Openness and Exceptional Eye Contact: Wolfgang Fiebig on the Unique Spirit of the TYPO3 Community

Categories: Event Report, Community Created by Luana Valentini
As we embrace 2024 and its upcoming events, we're excited to share something a little different with our community. Meet Wolfgang Fiebig, facilitator, mentor, and coach, who recently stepped into the TYPO3 world as a curious guest. 

Wolfgang's take on the TYPO3 community is a window into how we're perceived through fresh eyes, and it's as enlightening as it is thought-provoking. If you're interested in how he and on-stage partner Claudia Deuster translated his findings into his facilitation session at the conference, don't miss out on our blog post recapping the event

In this candid chat, Wolfgang shares his unfiltered impressions from the community events he attended. It's a perspective that challenges us, celebrates us, and most importantly, connects us. Dive into this unique conversation and see our TYPO3 community in a new light, just as Wolfgang did. Wolfgang, you participated in several community events before T3CON. How many were there?

Wolfgang Fiebig: I attended two events: the Developer Days in Karlsruhe and the TYPO3 Camp in Munich.

What do you remember from these two gatherings? 

I was impressed by the general spirit, the ease, and the cohesion among the people. The palpable warmth and openness were markedly different from other events, where participants are often very focused on their plans and don’t take any notice of each other. Here, the atmosphere was quite different, characterized by openness and an exceptional amount of eye contact. This fostered good conversations and a natural flow in the interactions. This human connection was genuine and tangible, and that really impressed me.

Can you give an example?

Yes, these are the impressions and conversations that arise when one opens up. This makes the difference and leads to real human connection. My experiences were marked by enthusiasm and joy to be part of the TYPO3 community — a wonderful experience. Normally, I’m happy to go home after larger events, but this time it was different. I was sad to have to leave early because of a pre-booked ticket. This shows how extraordinary the community is.

Besides the spirit, were you impressed by any topics or content in particular?

One theme was the realization that despite competition and individual goals, one is part of a community. Some acknowledged that they can only manage large projects as part of the swarm. This maturity, both human and business-wise, was impressive. The term Community Economy was coined, which I found fitting. The opportunity to realize one's own ideas and the awareness of being at least partly an owner of the whole gives people strength and motivates them. This attitude was reflected in the deep conversations I was able to have at the events.

Did these conversations influence your approach for your session at the TYPO3 Conference?

I didn't have a specific method. My approach is to start with a blank page to avoid preconceptions and keep the space open for new ideas. An example I often cite is opening the barn door for all ideas. Even better: taking the barn door off or tearing down the barn altogether to overcome mental boundaries. This opens up new possibilities.

Among all the interviews you conducted, what emerged as the primary concern for your and Claudia's session at T3CON?

The main focus was on strengthening the community spirit. The realization that we are only strong and viable as a community was central. This spirit shaped our questions on stage in Düsseldorf.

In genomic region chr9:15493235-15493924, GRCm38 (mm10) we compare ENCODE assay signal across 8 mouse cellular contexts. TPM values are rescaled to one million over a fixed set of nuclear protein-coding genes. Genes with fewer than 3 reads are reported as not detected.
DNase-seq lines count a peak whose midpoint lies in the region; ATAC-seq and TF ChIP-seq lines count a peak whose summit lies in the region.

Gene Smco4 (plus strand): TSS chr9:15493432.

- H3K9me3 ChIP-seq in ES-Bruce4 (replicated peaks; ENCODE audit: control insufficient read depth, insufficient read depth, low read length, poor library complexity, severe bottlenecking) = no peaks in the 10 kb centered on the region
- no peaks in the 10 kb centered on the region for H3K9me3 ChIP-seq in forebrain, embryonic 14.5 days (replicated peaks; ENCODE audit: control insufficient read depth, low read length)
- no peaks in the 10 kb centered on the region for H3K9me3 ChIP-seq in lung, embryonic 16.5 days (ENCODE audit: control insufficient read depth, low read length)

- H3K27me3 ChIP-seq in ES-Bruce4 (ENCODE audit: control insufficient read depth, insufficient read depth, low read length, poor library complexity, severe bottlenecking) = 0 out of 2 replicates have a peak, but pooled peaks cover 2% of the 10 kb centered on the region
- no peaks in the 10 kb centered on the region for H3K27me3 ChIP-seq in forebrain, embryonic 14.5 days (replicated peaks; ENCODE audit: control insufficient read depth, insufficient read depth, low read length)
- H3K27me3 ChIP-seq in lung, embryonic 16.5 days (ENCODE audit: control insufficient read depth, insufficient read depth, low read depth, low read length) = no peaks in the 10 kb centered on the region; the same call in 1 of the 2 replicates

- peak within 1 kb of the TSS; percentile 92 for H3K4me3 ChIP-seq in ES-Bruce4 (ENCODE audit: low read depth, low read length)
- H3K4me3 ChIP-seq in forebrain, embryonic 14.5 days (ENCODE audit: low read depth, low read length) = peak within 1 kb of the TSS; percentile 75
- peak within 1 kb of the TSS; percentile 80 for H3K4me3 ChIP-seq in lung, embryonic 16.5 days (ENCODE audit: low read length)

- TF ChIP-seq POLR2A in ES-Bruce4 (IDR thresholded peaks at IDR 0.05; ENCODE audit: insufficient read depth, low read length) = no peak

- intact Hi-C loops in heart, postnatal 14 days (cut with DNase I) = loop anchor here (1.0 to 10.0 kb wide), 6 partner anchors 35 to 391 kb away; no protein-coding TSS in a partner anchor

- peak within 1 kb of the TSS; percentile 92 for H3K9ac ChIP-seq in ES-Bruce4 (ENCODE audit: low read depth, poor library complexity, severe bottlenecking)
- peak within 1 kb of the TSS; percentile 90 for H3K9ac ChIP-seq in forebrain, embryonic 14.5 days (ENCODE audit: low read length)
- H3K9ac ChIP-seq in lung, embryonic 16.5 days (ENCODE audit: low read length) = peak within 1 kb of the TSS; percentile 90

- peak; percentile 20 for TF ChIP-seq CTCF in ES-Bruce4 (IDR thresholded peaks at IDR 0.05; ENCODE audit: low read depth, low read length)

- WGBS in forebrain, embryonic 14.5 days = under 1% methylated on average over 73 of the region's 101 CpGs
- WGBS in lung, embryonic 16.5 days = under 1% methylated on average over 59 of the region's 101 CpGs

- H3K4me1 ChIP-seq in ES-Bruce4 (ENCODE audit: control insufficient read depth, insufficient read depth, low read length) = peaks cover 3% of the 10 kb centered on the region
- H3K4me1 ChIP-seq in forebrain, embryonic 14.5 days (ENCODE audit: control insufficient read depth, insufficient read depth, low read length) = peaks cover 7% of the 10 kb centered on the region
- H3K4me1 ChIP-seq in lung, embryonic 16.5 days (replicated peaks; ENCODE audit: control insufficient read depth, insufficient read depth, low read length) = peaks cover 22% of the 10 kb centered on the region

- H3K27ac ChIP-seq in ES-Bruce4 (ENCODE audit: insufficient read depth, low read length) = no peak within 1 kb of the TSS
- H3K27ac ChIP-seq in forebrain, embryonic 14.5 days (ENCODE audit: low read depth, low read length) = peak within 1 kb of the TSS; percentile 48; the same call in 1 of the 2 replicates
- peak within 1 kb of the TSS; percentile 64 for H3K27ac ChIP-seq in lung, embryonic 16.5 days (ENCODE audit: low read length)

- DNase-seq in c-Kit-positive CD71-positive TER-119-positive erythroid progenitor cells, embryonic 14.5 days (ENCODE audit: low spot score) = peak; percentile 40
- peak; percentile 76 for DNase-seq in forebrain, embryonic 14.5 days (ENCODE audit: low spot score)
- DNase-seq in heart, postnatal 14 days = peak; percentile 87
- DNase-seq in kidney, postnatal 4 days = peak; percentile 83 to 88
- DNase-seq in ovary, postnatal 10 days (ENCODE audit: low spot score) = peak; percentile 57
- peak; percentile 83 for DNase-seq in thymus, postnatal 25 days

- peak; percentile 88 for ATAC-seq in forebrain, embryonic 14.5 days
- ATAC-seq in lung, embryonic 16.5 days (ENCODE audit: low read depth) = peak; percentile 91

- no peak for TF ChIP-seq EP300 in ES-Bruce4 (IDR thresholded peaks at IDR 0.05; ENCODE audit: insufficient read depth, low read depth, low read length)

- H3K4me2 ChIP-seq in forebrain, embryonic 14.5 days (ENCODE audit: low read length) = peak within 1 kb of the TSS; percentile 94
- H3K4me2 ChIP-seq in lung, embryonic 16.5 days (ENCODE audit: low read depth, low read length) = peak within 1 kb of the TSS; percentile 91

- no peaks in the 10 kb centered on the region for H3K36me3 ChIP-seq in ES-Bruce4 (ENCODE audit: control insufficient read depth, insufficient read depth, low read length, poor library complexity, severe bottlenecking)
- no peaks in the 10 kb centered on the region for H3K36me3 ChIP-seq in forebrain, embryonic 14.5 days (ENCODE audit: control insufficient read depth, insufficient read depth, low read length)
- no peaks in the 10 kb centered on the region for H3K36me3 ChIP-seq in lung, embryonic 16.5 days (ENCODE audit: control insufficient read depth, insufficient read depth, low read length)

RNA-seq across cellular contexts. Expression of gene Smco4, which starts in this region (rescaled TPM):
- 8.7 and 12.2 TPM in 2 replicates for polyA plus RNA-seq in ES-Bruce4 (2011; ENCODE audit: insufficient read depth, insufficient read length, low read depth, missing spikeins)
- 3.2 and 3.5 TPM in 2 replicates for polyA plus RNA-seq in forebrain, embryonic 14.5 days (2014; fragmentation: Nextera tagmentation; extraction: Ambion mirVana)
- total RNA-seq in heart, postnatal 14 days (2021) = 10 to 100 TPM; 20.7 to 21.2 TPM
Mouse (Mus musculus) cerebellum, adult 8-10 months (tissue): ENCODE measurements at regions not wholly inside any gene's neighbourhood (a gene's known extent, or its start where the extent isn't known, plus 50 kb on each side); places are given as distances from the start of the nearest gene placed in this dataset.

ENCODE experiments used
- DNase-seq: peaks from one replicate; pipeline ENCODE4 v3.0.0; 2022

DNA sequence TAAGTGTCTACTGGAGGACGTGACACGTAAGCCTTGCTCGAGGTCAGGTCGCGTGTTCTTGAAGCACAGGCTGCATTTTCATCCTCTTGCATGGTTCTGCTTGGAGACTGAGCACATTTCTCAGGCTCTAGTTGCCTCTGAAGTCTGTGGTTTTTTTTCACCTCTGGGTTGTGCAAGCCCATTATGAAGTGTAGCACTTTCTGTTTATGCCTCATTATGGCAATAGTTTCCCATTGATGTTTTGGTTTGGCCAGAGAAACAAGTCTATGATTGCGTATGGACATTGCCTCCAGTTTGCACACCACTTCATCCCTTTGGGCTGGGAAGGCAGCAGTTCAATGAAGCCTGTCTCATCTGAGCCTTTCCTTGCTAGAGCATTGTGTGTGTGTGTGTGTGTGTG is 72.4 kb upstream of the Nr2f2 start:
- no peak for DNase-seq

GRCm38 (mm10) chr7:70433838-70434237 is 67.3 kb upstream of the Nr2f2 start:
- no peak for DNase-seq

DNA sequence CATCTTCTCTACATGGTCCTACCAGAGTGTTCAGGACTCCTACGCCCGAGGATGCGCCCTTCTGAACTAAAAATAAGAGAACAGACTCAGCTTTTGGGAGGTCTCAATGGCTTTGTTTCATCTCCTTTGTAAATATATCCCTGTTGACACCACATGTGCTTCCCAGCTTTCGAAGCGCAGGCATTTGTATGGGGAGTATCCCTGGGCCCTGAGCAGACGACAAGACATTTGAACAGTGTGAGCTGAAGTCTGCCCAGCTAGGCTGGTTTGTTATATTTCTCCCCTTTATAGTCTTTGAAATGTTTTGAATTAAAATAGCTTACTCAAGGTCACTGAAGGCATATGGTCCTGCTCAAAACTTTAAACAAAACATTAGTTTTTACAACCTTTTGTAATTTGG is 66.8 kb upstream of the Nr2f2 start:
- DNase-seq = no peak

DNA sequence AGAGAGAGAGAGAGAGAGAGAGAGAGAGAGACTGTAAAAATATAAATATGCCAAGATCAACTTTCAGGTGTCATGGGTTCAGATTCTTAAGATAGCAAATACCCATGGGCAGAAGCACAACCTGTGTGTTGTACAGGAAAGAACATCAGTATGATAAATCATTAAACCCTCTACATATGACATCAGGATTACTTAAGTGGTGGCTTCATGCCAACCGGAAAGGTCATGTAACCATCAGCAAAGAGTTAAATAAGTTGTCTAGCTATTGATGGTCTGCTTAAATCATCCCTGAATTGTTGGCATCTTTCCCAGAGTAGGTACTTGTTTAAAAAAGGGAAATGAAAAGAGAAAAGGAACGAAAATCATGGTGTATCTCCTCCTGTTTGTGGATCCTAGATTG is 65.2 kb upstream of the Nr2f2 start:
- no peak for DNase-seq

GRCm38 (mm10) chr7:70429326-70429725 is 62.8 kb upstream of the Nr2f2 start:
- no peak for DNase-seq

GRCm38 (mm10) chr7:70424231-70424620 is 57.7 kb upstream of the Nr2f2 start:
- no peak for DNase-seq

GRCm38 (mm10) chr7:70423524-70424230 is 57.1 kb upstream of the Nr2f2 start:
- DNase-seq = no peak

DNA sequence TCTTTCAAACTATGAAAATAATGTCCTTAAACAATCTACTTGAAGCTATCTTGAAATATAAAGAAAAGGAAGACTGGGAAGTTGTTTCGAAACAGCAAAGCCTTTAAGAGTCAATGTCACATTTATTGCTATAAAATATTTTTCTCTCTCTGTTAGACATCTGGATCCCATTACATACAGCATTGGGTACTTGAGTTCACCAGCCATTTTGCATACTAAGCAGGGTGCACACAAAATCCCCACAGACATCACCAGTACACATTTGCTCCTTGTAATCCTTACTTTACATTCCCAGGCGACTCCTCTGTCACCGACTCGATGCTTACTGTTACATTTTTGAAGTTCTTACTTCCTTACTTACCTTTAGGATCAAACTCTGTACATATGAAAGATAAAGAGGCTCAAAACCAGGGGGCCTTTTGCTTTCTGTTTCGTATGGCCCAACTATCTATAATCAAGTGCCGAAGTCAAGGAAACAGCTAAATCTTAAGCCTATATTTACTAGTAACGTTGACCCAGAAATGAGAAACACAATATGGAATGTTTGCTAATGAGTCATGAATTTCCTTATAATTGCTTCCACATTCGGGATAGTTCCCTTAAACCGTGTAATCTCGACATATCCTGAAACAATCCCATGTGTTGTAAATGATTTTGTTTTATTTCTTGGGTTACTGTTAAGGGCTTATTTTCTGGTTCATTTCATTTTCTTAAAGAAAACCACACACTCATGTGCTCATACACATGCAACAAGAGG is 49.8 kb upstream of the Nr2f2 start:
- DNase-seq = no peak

And where do you see potential for improvement?

A challenge is moving towards a more open attitude and shedding limiting beliefs. I sensed doubt in some and would have wished for more open-mindedness. In others, the attitudes were more diverse, but overall, more openness would be desirable among the official representatives. Furthermore, the community could be younger, especially in Düsseldorf, where more executives were present. At the community events, the age structure was more balanced. However, there were few women present. Women and young professionals introduce completely different approaches, which nourish the diversity of our community.

What impression did you have of the conference compared to the developer-oriented events?

The conference was different, with a different audience and atmosphere. Nevertheless, the outcomes were good, and I felt an increasing sense of coming together. The DevDays and the Camp were more familiar and familial, while the conference was more differentiated and initially fragmented. However, everyone was looking in the same direction after two days.

When you talk about outcomes, what are you referring to specifically?

I am referring to our session and what emerged in the word cloud. Most responses were “Inspired,” and that sums it up well. My goal was to lead the participants to this kind of inspiration, despite the acoustic headwinds in that situation.

Picking up on your last question on stage: What is your vision for TYPO3 in 2028?

If the development I observed at the DevDays continues to be fostered, I see TYPO3 continuing on a positive development path. It’s important that the committees function and don’t hinder themselves through fears or limitations. The global situation requires a rethink, moving away from island thinking towards more connectivity. At the events in Munich and Karlsruhe, I experienced exactly this kind of connectivity.

Is there anything you would like to say to the community members?

Be curious and open to new things, listen to each other. “If you can dream it, you can do it.” Realize your dreams together through listening and dialogue. Get rid of the boundaries and limiting thoughts. This strengthens the community, which lives through you.